Unlike many Chinese teas that can generally withstand harsher conditions, Japanese teas are well known for their fine qualities. Using water that is too hot may ruin the entire brew. Many people don't take into account how the quality of the water itself can also harshen the final taste of Japanese tea.
Have you ever come across this problem? You are on vacation in Japan at a tea house where you are sampling delicious Japanese teas — like gyokuro and sencha. The brews are just right. You feel very slight bitterness, a pleasant sweetness on the palate, and that iconic saltiness of a tea with rich umami. You purchase 100 grams of the gyokuro you just enjoyed and take it back home with excitement. Let's say you are living in California. You open up the gyokuro and follow the instructions that the tea shop owner noted down precisely — 1 gram of tea leaves for every 30 ml water, the water temperature of precisely 60 ℃, brewed for 2 minutes, then decanted into a cup.
Finally, you take a sip… Hmm. The tea is not bad. However, it lacks something. Perhaps the taste is more bland than usual? Is the aroma lacking? What could have gone wrong after following the tea brewing instructions so carefully?
What tea consumers rarely counter in is the quality of the water they are using. Or, if it is considered, it will probably be the last factor.
Water In Japan
Water throughout Japan is soft. It contains less than 100 mg hardness for every 1 liter. Hardness is one of the most important factors when it comes to water taste. Generally, hard water has a firm feeling. If you are used to soft water, hard water can be more unpleasant.
Hardness level indicates the concentration of minerals, like calcium and magnesium, dissolved in water.
Whereas most water in Japan (including tap, bottled, and spring water) is soft, the water in Europe and North America is generally hard.
The quality of water is not only essential when it comes to Japanese teas, but it is also crucial for the preparation of some famous Japanese dishes. Many Japanese cooks residing abroad are tasked by the challenge to make certain iconic dishes taste as good as they would in Japan. While buying bottled soft water can be sufficient for tea, it becomes much more challenging to cook large quantities of food.
Some dishes which require soft water are dashi (Japanese stock commonly used for miso soup), soba noodles, and tofu. Japanese dishes are known for having very delicate flavors, without many spices. Soft water helps us distinguish and savor all these subtle flavors, while hard water would shadow them.
When it comes to Japanese green teas, soft water is crucial for us to taste the many layers of exquisite flavors of the tea leaves. Soft water also helps draw out the bitterness and astringency found in tea. That way, our palette can entirely focus on the gentle umami.
Hard water is not suitable for Japanese green tea because it does not sufficiently bring out the tea's flavor.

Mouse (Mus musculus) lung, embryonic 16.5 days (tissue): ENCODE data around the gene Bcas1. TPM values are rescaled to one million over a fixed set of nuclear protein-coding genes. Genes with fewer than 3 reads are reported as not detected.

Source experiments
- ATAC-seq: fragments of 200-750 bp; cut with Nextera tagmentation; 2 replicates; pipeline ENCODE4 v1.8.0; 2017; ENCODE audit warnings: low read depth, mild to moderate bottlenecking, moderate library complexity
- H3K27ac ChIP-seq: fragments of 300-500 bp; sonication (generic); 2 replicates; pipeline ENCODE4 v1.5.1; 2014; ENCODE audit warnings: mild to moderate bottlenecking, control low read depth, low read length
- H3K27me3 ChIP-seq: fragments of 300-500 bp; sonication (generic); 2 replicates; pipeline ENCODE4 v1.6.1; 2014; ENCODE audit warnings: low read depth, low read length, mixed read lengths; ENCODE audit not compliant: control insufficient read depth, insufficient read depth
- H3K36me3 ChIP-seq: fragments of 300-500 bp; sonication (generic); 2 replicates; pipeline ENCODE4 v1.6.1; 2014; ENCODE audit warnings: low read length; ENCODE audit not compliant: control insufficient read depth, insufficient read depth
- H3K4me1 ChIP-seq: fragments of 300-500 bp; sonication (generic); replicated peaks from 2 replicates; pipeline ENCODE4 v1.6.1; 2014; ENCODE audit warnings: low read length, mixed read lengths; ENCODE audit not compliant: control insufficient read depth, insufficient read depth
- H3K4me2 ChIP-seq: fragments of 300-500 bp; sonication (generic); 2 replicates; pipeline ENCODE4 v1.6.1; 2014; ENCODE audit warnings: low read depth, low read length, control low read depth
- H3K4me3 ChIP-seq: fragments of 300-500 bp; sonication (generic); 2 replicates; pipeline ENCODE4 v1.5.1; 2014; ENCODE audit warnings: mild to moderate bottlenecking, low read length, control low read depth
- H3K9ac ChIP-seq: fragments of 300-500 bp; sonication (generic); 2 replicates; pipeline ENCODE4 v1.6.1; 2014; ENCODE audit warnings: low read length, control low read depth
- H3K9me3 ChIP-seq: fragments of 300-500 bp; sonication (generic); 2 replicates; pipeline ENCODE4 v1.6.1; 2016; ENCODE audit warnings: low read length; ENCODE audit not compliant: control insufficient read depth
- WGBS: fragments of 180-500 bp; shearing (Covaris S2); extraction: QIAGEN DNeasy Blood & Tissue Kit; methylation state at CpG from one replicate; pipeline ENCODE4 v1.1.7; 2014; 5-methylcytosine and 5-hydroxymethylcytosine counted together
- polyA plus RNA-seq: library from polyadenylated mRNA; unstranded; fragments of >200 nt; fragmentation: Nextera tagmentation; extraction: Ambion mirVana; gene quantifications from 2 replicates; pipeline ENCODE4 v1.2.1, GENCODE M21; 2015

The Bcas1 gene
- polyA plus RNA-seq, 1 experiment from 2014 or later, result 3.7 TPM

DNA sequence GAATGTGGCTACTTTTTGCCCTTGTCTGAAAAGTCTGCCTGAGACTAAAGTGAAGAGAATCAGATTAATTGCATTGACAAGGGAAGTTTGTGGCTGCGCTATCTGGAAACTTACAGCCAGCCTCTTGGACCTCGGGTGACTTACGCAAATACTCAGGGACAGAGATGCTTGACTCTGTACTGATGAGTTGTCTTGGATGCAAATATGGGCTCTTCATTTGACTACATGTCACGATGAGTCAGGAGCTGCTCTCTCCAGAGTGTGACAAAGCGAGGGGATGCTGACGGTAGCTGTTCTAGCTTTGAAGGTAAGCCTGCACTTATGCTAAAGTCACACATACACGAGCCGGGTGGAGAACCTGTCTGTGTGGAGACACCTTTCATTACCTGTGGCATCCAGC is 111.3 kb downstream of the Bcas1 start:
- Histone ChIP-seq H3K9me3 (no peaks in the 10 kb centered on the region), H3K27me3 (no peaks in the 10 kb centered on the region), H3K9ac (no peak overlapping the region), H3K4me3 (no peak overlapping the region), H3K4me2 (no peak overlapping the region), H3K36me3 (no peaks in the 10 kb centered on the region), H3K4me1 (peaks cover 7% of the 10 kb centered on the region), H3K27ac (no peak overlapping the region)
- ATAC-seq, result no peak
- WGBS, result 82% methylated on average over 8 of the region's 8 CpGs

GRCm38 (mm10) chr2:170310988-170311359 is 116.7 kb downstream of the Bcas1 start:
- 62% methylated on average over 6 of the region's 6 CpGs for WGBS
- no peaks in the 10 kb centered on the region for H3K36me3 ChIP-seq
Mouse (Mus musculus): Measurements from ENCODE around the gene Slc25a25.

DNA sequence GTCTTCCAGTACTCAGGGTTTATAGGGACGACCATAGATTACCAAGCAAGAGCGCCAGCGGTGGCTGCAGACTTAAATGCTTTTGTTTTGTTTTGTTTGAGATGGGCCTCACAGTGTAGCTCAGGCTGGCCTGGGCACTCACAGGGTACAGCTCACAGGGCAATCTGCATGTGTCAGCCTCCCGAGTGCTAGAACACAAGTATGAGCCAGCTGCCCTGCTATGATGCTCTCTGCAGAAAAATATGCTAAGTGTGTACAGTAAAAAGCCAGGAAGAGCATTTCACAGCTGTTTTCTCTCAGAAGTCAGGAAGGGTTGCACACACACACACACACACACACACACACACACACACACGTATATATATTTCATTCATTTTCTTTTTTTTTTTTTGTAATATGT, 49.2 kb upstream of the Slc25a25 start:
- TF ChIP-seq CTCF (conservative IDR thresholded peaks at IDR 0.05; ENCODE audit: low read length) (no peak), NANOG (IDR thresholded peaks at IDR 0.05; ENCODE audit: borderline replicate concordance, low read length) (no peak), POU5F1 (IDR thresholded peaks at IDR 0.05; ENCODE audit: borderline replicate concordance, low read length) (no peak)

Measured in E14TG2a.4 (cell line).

How Can I Get Soft Water In The West?
The hardness of the water in large depends on where you live. East coast United States has water softer than other parts of the states. However, it still might be too harsh for Japanese teas.
Pay attention to the mineral level of water. Purchasing water with fewer minerals will mean that it is softer.
The following USA and Canadian water brands are known for their excellent quality soft water:
- Alaskan Glacier Gold Water (United States)
- Crystal Geyser (United States)
- Rocky Mountain (United States)
- Aquator (Canada)
- Bourassa Canadian (Canada)
The picture above shows water hardness levels throughout the USA.
Using Tap Water For Tea Brewing
If you live in an area where the tap water is rather hard, you can use a salt-based water softener that turns water from hard to soft through the process called "ion exchange". This process removes high concentrations of magnesium and calcium by substituting the hardness minerals (calcium and magnesium) with sodium chloride (salt).
Our research shows that ion-exchange softeners prove, by far, to be the most effective home softener. Other devices are usually much less effective if not scams.
If you live in an area where the tap water is drinkable and relatively soft, for example, East Coast USA, you can brew Japanese teas with it. However, one problem that commonly arises is the chlorine taste and smell of tap water. Some tap water has a higher chlorine content to make it clean and drinkable. However, the scent can be strong and off-putting when preparing delicious, delicate tea. To solve this problem, we recommend boiling the water for over 2 minutes, then leaving it to cool off until it reaches the desired temperature.
Overall, while tea utensils and proper brewing techniques are essential for a quality cup of Japanese tea, it is crucial not to forget about water properties and grade. It could be the make or break of your tea experience.